As I have informed the Deputy and the House on numerous occasions, there has been a consistent increase in the total prisoner population over recent years. This is due primarily to the additional resources provided by the Government to the Garda Síochána, which has resulted in increased numbers of successful prosecutions. In addition, extra court sittings have led to more committals. I can put the increased Garda and court activity in context by mentioning that there are 1,000 more criminals in our prisons than there were in 2006.
There is no easy or quick answer to the issue of overcrowding in the prison system. The Prison Service must accept all committals made by the courts. It cannot opt out. The problem of overcrowding is not unique to this country - it is an international one.
I have examined prisoner numbers over recent times. It may benefit the Deputy and the House if I give some sample figures. On 6 February 1997, when Deputy Flanagan's party was in Government and the prisons were starved of resources because not one prison cell was being built, there were 2,334 people in custody.
If we move forward a decade to 6 February 2007, we find that there were 3,262 people in custody. Yesterday, there were 4,197 people in custody. It behoves all of us in this House to speak on the basis of an understanding of the pressure on the Prison Service to deal with this increase in numbers.
We have responded to the increase in the prisoner population by providing for a significant increase in prison places. I have given the figures to the Deputy on numerous occasions in the past. It bears repeating that over 1,720 new prison spaces have been provided since 1997. A further 200 spaces are being provided in the short term through a current project - a new block that is ready to open in Wheatfield Prison. Work is expected to start in the latter half of this year on a new 300-space block in the Midlands Prison complex in Portlaoise. In the longer term, a new purpose-built prison campus at Thornton Hall will provide approximately 1,400 cells on a 130-acre site. This will allow us to replace the antiquated Mountjoy Prison campus with modern, purpose-built and regime-focused accommodation. The new facility will have the operational flexibility to accommodate up to 2,200 prisoners in a range of security settings.
The Thornton Hall project is progressing on a phased basis with the full support of my Government colleagues. One aspect of the project involves the replacement of the Dóchas Centre with a new women's prison, with accommodation for 170 women. This will bring the best elements of the experience of the Dóchas regime to the new facility. Similarly, women prisoners will be catered for at the new Munster prison, which is planned for Kilworth, with facilities that best meet the particular needs of female offenders.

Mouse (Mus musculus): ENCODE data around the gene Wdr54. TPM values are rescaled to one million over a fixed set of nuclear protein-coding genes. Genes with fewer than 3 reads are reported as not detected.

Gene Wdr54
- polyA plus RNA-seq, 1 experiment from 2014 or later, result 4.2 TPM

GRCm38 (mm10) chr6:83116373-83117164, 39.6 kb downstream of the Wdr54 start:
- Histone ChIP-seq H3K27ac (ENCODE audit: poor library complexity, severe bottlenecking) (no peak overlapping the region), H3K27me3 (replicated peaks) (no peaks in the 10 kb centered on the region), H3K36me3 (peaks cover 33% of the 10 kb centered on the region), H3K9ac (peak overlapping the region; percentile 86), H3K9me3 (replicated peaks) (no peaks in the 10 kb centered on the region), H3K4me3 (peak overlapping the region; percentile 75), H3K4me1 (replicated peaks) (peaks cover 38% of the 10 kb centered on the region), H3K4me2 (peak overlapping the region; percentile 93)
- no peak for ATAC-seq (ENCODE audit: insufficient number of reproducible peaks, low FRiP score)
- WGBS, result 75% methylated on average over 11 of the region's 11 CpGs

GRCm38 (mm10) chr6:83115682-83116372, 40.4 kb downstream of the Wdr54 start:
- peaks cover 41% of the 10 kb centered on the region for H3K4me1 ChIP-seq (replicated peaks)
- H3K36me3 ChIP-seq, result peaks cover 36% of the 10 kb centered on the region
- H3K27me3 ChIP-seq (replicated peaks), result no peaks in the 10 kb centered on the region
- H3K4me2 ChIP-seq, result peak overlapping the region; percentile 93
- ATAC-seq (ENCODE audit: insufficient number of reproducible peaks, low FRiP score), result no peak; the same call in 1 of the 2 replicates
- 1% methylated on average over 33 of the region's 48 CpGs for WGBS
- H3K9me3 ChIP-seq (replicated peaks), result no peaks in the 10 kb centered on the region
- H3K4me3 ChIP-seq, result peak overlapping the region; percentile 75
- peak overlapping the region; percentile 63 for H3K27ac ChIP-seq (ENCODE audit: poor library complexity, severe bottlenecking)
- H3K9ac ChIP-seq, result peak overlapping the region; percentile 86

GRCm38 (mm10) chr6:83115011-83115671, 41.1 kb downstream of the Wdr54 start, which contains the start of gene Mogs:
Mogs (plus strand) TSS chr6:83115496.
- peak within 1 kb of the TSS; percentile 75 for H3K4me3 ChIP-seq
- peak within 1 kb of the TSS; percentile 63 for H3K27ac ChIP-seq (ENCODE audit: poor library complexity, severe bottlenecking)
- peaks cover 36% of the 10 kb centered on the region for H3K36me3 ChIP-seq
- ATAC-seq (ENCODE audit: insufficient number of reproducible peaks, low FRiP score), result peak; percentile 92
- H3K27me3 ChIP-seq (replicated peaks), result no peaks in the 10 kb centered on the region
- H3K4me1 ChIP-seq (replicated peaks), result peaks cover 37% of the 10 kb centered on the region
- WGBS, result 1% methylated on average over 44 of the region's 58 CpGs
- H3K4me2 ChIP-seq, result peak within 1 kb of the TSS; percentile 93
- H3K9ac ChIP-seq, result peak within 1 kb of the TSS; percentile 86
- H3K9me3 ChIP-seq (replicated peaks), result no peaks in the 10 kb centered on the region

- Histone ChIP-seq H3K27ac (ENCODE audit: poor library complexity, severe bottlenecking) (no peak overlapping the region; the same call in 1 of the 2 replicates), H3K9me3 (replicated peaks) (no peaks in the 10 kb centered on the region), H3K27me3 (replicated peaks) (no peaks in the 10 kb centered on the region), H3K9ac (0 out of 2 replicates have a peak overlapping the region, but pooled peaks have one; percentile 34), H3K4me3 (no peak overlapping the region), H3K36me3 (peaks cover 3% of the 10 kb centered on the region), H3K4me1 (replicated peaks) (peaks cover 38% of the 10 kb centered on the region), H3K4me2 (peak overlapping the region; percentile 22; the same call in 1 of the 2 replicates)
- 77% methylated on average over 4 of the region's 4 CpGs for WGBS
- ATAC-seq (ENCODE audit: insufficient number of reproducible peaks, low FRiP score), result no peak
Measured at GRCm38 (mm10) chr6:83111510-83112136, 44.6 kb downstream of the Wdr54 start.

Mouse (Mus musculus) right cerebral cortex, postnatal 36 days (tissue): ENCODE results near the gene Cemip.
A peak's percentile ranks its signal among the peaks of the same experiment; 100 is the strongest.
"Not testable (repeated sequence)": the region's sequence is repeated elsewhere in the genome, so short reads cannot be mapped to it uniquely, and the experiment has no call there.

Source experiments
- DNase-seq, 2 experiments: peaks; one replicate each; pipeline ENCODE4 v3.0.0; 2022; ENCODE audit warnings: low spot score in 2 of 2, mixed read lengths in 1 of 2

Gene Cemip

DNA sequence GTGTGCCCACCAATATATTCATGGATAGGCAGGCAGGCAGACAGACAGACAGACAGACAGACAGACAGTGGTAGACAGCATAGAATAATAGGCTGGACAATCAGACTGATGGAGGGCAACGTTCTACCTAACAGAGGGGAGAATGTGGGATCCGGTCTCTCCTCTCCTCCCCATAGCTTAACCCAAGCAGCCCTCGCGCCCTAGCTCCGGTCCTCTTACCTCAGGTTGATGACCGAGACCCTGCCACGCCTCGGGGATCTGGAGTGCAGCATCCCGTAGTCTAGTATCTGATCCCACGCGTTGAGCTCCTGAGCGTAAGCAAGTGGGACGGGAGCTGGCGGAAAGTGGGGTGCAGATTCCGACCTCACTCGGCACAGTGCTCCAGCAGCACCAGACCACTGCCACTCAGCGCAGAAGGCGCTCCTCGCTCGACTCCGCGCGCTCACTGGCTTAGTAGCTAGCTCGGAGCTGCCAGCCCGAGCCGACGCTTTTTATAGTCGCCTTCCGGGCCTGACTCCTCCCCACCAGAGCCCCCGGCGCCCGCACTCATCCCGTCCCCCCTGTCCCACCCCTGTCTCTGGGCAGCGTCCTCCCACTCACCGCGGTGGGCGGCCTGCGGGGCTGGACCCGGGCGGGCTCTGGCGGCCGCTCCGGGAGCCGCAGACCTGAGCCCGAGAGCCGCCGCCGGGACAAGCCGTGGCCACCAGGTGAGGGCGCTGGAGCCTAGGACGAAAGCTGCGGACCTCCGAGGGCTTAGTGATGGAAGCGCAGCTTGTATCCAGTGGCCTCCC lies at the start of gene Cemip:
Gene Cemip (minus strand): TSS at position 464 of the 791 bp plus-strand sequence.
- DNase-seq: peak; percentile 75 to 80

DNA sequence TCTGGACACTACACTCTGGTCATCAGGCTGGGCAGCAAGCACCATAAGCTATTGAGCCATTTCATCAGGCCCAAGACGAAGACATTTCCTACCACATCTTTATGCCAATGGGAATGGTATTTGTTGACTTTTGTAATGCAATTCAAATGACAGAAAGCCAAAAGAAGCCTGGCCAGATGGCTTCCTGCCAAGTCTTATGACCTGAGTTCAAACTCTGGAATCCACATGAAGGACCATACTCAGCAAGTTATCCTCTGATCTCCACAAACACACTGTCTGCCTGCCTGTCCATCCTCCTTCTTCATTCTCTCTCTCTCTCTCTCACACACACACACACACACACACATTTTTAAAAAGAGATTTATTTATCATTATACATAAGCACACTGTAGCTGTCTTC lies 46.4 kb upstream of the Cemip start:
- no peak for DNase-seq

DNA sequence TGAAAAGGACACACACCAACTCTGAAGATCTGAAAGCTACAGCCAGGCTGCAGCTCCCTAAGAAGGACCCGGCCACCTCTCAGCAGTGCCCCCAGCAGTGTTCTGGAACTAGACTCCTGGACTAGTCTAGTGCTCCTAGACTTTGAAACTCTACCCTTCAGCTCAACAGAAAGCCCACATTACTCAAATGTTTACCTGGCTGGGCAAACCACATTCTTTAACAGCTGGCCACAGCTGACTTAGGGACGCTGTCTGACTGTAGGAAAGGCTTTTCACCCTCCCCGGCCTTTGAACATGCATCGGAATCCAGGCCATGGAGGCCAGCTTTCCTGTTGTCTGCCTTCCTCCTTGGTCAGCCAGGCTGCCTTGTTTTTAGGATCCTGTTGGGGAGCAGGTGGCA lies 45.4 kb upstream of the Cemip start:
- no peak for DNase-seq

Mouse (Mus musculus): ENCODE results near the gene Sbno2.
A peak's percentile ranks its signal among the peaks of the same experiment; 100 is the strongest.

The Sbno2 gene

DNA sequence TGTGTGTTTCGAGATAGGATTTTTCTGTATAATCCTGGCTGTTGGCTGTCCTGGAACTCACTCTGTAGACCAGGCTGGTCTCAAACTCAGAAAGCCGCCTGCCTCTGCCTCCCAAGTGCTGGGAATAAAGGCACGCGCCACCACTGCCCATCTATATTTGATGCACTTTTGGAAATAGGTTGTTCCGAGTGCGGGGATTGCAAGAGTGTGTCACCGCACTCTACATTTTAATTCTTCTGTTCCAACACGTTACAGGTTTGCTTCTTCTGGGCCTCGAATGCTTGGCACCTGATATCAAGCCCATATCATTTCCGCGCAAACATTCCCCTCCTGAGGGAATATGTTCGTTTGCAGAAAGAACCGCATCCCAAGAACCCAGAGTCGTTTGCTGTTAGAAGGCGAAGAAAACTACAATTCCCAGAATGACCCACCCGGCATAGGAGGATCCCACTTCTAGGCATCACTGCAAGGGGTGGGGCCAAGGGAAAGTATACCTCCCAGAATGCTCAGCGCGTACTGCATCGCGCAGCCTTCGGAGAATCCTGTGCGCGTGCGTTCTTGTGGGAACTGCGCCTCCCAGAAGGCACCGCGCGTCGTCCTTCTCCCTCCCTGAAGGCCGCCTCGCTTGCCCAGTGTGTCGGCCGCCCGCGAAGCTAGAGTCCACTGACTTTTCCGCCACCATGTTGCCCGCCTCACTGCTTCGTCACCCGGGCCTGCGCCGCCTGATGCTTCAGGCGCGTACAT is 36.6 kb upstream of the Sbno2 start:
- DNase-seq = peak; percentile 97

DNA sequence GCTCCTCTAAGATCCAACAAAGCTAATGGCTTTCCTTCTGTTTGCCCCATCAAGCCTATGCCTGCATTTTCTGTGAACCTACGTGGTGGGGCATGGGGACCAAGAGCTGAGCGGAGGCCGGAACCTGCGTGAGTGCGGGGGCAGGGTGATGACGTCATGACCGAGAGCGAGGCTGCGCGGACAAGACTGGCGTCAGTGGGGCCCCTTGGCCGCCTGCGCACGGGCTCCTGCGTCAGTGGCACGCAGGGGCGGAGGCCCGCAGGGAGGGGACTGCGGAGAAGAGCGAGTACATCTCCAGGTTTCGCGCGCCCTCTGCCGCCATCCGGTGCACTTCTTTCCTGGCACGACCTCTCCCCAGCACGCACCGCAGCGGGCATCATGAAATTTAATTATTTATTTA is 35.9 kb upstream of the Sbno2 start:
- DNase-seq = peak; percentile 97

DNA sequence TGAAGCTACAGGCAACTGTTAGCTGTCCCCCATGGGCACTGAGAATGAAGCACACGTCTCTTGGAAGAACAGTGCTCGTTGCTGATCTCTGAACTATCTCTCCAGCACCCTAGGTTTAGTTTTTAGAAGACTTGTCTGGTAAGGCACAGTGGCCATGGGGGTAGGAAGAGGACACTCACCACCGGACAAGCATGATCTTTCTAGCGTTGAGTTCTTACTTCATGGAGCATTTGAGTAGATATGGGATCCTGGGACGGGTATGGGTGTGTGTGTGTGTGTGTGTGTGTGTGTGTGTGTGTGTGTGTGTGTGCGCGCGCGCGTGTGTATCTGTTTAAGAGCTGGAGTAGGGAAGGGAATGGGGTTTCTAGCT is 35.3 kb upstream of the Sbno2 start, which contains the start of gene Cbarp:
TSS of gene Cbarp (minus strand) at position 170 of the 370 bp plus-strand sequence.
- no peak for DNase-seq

It is sometimes suggested that we are sending people to prison who should not be there. I do not hold that view. The Judiciary, which is independent in its functions, decides on the most appropriate punishment to fit the crime. It and it alone holds this function. The prisons, as I have said already, must accept all committals.
Deputies on all sides of the House recognise and will accept that we have some very serious criminals in our prison system serving longer sentences for very serious and heinous crimes. In fact, over 80% of convicted prisoners in custody at any one time are in prison for relatively serious offences and are serving sentences of more than 12 months.
Turning more specifically to women prisoners in custody, it may interest the Deputy to know that, of the 117 women in custody yesterday serving sentences, 25% of that cohort of female sentenced prisoners were serving a sentence for murder, manslaughter or conspiracy to murder. A further 21% were serving sentences for possession of drugs for the purpose of sale or supply. Some 28% were serving sentences for offences such as robbery, theft and criminal damage, and of this 28% only four prisoners were serving sentences of less than 12 months. Those figures speak very loudly.
Side by side with enhancing our prison system by the provision of appropriate accommodation and educational and other opportunities we must, of course, also examine how other non-custodial options might be used. I hope the Fines Bill will have a positive effect. Likewise, the expansion of community service orders will, over time, it is hoped, make a difference. I am open to considering new ways of dealing with offending behaviours mindful of the overwhelming need to do so in the context of public protection and community safety. As Minister I am committed to supporting the Irish Prison Service in its daily work to manage the prisoner population in the knowledge that increasing numbers do place pressures on the system and day-to-day operational decisions must be taken as to how best to manage the prisoner population by the director general and his senior management team.